Spanish is the dominant language in Mexico but you may be surprised to learn that it is not “the” official language. There are many indigenous languages such as Nahuatl and Yucatec Maya. The government recognizes all indigenous languages and must provide official documents in those languages if requested. In the southern part of the country, I met people who could speak no Spanish; only their indigenous language.
Many individuals do speak English, but unlike the indigenous languages, it has no type of protection. If you enter into a contract or need official documents, you will need to have an official translation. In one instance, I needed a copy of my birth certificate and even that very simple document needed to be translated by an official translator. If there is a dispute, any real estate contract or other contract will be determined by the Spanish language (or possibly the indigenous language).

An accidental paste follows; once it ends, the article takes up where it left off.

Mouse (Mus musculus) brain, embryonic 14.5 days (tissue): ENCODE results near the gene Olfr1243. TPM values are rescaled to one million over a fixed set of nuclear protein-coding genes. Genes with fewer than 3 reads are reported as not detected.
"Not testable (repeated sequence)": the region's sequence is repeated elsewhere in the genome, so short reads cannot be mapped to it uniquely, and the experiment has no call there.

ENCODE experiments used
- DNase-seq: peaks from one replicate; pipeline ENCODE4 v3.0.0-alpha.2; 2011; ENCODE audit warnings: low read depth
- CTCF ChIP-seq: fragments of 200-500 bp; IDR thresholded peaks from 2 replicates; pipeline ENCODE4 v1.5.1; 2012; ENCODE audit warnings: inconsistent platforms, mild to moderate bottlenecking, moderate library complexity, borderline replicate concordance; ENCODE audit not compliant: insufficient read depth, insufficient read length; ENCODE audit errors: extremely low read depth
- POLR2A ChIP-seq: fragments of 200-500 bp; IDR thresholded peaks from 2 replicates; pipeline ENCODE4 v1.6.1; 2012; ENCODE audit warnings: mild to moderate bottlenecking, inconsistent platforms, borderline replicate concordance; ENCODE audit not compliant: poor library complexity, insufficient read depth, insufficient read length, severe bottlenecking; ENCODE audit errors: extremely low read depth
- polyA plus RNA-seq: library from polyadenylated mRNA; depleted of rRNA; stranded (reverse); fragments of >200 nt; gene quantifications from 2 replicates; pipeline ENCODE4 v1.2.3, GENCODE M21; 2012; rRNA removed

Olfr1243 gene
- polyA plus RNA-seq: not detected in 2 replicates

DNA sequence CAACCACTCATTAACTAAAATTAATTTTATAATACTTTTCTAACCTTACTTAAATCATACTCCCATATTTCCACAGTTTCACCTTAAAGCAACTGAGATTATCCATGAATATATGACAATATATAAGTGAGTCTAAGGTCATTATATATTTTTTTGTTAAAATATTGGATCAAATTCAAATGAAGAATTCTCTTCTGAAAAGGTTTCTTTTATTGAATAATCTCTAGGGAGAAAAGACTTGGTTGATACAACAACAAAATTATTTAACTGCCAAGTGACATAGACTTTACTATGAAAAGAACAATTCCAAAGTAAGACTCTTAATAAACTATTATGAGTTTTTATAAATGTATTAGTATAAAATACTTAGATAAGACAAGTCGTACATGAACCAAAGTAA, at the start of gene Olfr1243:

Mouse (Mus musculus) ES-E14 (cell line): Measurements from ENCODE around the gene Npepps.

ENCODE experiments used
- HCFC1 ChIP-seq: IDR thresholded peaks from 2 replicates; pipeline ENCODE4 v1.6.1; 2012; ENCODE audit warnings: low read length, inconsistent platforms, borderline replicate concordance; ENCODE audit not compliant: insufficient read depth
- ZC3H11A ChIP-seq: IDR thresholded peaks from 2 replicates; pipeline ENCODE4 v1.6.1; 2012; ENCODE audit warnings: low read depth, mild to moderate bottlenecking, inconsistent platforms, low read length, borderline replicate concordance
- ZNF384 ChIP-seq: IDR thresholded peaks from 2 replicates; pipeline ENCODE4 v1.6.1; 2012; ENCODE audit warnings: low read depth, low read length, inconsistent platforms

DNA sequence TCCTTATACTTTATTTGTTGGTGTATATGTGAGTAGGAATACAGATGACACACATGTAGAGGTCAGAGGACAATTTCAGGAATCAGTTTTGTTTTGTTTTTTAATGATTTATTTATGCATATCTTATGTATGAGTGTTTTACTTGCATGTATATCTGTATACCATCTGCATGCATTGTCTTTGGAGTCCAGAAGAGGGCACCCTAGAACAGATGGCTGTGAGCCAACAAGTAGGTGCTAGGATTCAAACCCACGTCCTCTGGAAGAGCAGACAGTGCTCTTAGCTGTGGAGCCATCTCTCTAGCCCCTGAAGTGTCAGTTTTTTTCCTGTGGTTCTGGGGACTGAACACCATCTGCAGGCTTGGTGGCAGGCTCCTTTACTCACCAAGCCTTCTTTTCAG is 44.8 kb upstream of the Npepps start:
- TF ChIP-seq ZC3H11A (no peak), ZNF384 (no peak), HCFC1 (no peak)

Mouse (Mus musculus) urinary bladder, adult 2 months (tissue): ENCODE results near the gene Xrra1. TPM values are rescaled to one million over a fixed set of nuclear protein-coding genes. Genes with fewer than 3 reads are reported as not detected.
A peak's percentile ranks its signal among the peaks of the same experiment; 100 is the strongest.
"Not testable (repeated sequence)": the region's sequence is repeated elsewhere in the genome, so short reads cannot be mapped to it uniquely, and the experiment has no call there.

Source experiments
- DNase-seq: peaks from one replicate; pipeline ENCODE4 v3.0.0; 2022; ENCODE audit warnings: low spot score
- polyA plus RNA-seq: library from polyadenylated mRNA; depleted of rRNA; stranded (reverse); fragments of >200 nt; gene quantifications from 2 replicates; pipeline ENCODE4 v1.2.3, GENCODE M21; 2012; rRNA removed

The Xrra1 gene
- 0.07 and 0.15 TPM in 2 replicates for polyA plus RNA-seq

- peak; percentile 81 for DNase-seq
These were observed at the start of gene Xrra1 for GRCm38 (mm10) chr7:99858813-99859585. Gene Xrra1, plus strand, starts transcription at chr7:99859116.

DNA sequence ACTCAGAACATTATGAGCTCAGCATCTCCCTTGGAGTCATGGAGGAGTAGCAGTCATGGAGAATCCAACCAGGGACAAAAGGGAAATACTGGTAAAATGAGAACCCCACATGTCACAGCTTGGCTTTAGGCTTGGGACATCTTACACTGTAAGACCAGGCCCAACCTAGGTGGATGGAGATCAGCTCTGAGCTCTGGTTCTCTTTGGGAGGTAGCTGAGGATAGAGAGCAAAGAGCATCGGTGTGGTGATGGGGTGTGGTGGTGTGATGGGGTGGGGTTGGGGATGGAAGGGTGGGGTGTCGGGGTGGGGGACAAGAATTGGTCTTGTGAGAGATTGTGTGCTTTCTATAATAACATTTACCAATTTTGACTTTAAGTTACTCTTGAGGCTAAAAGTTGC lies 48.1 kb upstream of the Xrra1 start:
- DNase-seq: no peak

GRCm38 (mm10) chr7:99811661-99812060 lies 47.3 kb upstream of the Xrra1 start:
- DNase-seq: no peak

The English language is very important in tourism and business so you will find many English speaking individuals in tourist areas or big cities. In Mexico City and Tijuana, I see signs everywhere advertising English language classes. The major companies and stores almost always have individuals who can help in the English language. I do not need it now, but in the past, I was always able to get someone at my bank, the Internet company, or the phone company who could speak English if I was patient and friendly. This was especially important on phone conversations because that is the most difficult place to communicate with no body language to give clues.
The more rural areas, it may be impossible to find anyone who can speak English. You can still get by if you want.
You can get along without speaking Spanish --- but it is much easier, if you, at least, learn the basics. The people of Mexico are friendly and try to understand even if you only speak English, but they really do appreciate someone who attempts to learn the language. My first trips to Mexico, I could not speak any Spanish --- I “got by” with no problems. But I feel that my experiences become richer as I learn to speak more Spanish.